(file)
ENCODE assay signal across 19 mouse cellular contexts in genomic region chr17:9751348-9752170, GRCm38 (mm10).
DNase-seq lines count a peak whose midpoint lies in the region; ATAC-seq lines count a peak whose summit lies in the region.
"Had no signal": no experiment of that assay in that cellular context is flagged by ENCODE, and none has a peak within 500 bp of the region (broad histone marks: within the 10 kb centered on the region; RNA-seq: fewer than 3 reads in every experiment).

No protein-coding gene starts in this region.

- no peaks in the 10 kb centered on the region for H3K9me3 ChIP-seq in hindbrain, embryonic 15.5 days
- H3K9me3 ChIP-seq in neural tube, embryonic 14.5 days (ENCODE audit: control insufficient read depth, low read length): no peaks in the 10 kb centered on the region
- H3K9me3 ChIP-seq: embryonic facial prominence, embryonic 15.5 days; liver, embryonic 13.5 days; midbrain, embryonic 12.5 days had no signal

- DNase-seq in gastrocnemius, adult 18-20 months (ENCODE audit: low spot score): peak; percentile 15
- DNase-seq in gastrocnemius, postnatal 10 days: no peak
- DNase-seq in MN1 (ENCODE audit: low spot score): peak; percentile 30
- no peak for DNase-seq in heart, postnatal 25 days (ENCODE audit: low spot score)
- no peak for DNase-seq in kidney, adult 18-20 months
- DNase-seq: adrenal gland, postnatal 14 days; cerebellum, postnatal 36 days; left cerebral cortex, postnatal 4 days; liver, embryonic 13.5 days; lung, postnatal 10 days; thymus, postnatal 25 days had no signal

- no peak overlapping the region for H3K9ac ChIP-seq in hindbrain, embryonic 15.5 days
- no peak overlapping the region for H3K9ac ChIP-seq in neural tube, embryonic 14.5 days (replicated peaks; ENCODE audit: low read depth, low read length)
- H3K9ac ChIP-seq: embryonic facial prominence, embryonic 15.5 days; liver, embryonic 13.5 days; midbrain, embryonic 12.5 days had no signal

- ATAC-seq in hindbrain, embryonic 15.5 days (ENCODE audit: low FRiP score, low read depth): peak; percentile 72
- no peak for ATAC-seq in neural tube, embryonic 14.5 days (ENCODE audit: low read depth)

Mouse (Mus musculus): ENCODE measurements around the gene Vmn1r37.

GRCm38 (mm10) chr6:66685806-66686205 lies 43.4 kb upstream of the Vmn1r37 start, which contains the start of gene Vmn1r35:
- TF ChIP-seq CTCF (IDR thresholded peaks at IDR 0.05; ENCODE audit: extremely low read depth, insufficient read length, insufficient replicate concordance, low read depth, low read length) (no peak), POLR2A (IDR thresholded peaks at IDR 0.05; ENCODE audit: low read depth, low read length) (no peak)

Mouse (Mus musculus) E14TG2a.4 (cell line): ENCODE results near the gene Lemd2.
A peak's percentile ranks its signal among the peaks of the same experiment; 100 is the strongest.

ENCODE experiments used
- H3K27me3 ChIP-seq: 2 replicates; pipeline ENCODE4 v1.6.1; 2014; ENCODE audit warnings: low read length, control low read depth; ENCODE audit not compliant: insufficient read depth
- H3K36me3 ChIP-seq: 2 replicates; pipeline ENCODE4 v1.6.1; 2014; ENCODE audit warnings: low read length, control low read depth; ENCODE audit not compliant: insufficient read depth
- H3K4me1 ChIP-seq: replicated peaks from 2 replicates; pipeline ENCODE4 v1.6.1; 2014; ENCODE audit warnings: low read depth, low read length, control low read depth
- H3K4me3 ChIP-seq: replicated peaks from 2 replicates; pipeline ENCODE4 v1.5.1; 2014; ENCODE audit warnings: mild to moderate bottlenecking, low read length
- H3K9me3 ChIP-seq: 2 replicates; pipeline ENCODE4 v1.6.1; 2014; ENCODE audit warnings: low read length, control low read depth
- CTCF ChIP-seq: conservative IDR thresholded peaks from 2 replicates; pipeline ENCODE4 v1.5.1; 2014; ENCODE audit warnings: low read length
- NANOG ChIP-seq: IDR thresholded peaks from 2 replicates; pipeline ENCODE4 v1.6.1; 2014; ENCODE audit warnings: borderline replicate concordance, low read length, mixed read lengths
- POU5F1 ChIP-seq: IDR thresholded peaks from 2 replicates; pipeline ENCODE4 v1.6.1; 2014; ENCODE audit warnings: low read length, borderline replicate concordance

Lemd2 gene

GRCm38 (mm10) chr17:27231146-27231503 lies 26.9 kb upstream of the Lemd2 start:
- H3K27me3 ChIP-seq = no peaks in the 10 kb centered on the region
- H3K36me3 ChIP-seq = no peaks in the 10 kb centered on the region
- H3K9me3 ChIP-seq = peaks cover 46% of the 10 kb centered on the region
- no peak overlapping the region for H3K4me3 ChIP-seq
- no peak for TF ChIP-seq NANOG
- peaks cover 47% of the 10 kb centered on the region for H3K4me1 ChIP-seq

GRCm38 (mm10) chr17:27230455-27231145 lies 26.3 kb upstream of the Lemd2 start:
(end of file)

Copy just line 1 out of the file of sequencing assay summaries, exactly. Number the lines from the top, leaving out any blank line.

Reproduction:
ENCODE assay signal across 19 mouse cellular contexts in genomic region chr17:9751348-9752170, GRCm38 (mm10).